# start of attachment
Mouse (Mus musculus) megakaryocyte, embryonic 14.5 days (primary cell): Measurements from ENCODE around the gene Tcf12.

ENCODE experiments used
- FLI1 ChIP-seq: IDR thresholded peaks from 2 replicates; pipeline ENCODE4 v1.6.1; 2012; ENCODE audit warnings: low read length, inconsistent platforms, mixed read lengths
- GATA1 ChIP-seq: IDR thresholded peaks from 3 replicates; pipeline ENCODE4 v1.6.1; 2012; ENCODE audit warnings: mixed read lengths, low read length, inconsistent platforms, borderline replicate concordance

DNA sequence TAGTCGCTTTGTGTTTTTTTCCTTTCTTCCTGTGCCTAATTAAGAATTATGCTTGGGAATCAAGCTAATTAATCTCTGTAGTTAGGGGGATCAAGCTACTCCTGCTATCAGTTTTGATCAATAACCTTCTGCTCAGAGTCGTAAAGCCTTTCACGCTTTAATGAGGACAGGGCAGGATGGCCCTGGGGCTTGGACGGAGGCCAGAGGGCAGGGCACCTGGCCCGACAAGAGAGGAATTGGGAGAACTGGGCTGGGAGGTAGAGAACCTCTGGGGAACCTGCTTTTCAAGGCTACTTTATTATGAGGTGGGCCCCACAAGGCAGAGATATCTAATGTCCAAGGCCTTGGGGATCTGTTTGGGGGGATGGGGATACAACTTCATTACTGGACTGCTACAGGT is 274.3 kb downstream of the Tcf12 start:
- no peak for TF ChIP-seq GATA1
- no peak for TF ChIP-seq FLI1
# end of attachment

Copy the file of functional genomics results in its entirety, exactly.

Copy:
Mouse (Mus musculus) megakaryocyte, embryonic 14.5 days (primary cell): Measurements from ENCODE around the gene Tcf12.

ENCODE experiments used
- FLI1 ChIP-seq: IDR thresholded peaks from 2 replicates; pipeline ENCODE4 v1.6.1; 2012; ENCODE audit warnings: low read length, inconsistent platforms, mixed read lengths
- GATA1 ChIP-seq: IDR thresholded peaks from 3 replicates; pipeline ENCODE4 v1.6.1; 2012; ENCODE audit warnings: mixed read lengths, low read length, inconsistent platforms, borderline replicate concordance

DNA sequence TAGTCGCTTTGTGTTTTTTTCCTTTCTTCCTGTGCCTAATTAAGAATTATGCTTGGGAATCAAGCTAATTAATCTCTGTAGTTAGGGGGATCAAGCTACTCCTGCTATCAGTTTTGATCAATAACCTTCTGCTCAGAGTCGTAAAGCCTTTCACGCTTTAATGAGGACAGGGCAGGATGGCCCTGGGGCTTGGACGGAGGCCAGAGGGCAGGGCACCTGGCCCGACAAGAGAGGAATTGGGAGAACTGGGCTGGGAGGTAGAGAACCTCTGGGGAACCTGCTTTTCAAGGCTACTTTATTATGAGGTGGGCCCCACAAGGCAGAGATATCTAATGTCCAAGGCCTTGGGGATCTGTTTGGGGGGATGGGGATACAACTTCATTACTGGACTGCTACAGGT is 274.3 kb downstream of the Tcf12 start:
- no peak for TF ChIP-seq GATA1
- no peak for TF ChIP-seq FLI1